“It’s common for luxury homes to have a significantly longer sell time and higher housing inventory than the average home simply because the pool of interested homebuyers is so much smaller,” said Jim Gaines Ph. D., and economist with the Real Estate Center. “However, this data still indicates strong demand, particularly in Austin, where homes of $1 million or higher are close to 10 percent of all active listings and are selling in less than six months, and in Houston, where housing inventory is only 7.4 months.”

Here’s the Dallas-Fort Worth market breakdown from the report:

In the Dallas-Fort Worth area, 809 luxury homes were sold between January and October 2013. Luxury home sales made up 1.1 percent of the total housing market and experienced a 22 percent increase in sales compared to the same period in 2012. This is slightly higher than the 19 percent year-over-year increase of the Dallas-Fort Worth housing market as a whole. As of October 2013, there were 922 active luxury home listings, 4.1 percent of all active listings on the market. The housing inventory for a luxury home was 11.4 months, 8.4 additional months than that of the Dallas-Fort Worth housing market at large.




Salem Boohaker, Belk'sHe is Salem Boohaker, the General Manager of the new Belk department store going in at the Galleria.

Salem is single, has no children, and I am told he is having a tough time finding a neighborhood to call home in his new home, Dallas. Yes, Belk is that new store going in where Saks and (be still, my heart) Marshall Fields once was, at the Dallas Galleria.

I know Addison Circle is nearby, and it rocks, but I’m also told that Salem wants to be in a more urban environment because that’s what he is used to. More lofts and such. Good eats and drinks not far away, and walkable except when there is an ice storm.

So let us help him find a ‘hood, then a home. What do you think about Uptown? Downtown? The Galleria is a straight shot up the Dallas North Tollway, and I’ll bet Mr. G.M gets a pretty decent parking space.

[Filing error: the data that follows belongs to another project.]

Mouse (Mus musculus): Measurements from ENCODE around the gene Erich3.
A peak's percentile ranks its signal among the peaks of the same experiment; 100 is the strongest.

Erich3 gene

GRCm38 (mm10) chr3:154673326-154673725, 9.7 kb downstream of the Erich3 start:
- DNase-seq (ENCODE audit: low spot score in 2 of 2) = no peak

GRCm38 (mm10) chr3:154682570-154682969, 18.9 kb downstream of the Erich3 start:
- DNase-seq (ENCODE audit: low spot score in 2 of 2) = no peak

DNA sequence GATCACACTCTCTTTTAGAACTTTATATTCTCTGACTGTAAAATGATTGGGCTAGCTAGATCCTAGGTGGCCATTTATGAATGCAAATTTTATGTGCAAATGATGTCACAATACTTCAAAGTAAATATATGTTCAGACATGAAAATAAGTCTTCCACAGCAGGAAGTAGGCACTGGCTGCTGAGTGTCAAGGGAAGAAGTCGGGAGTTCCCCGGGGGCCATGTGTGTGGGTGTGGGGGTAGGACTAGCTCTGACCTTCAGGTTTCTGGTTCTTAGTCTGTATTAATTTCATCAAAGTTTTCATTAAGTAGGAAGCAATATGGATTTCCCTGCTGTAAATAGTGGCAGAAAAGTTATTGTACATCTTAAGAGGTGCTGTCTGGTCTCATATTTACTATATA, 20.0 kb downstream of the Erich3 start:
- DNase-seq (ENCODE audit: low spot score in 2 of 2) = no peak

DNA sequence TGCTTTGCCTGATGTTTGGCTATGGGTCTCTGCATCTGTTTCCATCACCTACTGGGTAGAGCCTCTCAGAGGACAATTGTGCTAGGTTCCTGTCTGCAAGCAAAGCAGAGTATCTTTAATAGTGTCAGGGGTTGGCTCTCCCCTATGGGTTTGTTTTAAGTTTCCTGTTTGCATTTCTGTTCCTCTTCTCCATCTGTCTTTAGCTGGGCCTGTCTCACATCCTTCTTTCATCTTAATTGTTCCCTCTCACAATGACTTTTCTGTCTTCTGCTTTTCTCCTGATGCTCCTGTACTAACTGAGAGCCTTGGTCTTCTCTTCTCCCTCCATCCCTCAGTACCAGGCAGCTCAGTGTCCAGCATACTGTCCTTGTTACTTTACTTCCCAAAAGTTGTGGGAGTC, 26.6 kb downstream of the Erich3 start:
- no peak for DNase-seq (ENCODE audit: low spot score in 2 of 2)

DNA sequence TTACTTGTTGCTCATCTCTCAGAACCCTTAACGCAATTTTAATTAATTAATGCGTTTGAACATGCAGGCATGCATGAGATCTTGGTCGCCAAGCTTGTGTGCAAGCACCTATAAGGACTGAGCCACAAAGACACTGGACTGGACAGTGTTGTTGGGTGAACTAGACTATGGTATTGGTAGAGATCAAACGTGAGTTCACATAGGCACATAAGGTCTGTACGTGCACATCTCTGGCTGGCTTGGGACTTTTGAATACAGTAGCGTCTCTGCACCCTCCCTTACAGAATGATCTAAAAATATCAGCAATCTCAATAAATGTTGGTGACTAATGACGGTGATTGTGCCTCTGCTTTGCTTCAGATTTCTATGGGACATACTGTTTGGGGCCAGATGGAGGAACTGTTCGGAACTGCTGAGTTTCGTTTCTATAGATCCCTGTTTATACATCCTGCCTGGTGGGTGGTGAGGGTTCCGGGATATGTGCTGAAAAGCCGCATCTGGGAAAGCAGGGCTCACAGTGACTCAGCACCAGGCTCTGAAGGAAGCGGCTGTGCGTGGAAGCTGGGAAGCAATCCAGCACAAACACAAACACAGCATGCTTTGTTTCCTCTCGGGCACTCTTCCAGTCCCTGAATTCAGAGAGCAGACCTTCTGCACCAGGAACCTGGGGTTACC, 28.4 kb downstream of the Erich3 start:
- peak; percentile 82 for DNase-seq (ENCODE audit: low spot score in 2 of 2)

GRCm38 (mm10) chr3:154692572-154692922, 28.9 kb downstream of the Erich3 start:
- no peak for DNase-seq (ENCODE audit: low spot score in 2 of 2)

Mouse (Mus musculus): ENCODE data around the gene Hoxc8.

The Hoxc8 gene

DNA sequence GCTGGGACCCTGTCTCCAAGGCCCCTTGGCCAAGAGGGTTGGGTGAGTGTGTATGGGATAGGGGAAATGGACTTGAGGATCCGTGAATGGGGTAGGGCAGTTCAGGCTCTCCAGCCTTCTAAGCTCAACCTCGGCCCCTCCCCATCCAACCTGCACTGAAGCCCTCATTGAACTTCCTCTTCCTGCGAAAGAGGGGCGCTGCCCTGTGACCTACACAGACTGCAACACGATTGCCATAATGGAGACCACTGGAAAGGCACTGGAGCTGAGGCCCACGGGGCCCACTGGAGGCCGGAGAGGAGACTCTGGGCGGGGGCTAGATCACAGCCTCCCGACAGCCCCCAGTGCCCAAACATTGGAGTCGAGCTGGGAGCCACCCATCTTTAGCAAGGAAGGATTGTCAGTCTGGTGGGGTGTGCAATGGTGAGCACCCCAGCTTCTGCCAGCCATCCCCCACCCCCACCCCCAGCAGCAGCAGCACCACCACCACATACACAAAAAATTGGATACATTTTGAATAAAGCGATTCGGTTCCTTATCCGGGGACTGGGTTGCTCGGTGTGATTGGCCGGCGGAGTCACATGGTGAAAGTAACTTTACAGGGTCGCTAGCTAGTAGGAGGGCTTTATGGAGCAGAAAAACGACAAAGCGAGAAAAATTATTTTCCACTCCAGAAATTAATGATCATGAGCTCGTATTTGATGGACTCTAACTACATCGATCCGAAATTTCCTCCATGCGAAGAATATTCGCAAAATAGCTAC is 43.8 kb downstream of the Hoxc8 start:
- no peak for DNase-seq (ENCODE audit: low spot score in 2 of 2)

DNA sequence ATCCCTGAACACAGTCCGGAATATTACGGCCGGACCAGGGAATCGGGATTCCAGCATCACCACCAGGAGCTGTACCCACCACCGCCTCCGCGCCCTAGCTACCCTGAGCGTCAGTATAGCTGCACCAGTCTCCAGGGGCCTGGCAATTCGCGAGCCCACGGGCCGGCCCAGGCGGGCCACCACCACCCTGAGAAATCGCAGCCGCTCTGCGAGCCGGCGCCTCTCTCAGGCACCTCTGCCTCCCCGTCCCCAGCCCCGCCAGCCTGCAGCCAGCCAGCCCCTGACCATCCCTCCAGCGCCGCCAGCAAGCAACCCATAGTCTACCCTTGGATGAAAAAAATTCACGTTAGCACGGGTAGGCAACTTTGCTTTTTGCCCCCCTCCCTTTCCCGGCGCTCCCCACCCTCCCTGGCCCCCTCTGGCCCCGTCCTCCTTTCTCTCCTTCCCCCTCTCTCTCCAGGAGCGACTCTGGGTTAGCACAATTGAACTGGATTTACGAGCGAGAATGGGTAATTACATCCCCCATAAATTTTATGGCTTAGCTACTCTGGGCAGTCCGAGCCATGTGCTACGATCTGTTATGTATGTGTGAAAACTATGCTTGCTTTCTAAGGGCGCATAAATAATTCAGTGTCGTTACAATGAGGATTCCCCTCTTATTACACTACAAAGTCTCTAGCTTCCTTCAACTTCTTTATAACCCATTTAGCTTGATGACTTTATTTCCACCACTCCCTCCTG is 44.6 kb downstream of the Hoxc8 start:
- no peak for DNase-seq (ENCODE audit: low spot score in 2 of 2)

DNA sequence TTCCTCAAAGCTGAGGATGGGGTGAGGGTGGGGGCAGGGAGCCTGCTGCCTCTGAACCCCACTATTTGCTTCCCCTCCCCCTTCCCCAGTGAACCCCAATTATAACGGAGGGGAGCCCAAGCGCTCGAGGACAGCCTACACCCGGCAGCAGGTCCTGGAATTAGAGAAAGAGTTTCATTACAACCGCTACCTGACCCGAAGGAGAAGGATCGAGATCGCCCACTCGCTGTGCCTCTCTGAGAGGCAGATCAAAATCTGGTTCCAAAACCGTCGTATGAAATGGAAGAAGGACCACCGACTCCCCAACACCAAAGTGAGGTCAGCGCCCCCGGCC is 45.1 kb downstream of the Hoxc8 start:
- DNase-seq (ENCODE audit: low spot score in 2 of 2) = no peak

NB_15FieldsBFile photo from the Dallas Morning News, and I Heart It!

By the way, I thought Steve Brown’s recent post calling Belk’s product line “a bit down market from deluxe Saks” was a bit snarky. I would like to know the last time Steve was in Saks Galleria. The place was like a morgue, and it saddened me when I shopped there. You are talking to a Chicago girl who was raised at Marshall Fields and who spent her very first paycheck at Saks Fifth Avenue on Michigan Ave. I went to Marshall Fields’ Dallas opening, I ate at the elegant top-floor restaurant, I dressed my children in clothing from the Fields children’s department on the top floor. Of course it was all wonderful in a building designed by Philip Johnson and John Burgee, this was 1981, the heyday of retail! To this day I think the Galleria is an easier mall to shop and park at (and more secure) than even my beloved NorthPark.

When Fields left Dallas, I needed anti-depressants, though having Saks moved in filled the void. I could still go to State Street or Watertower Place in Chicago.

Now I cannot bear to see downtown Chicago without a Marshall Fields, it’s too painful.

belk                                                           File photo from the Dallas Morning News

So I am welcoming a new store that boasts of family management– the store was founded in 1888 in Charlotte, N.C. by William Henry Belk and his brother, a physician — brothers sounding very much like the Marcus family. There is a Belk’s in Kerrville, been there. I don’t blame them at all for altering the facade of the original Johnson structure because it screams Marshall Fields to anyone who remembers, always has, always will. The new formal peaked entryway with a metal screen and a huge glass tile store logo over the door will brand it as Belk’s, not Fields. I hear Kate Spade is one of the many designer lines they carry, along with (very excited) Lily Pulitzer.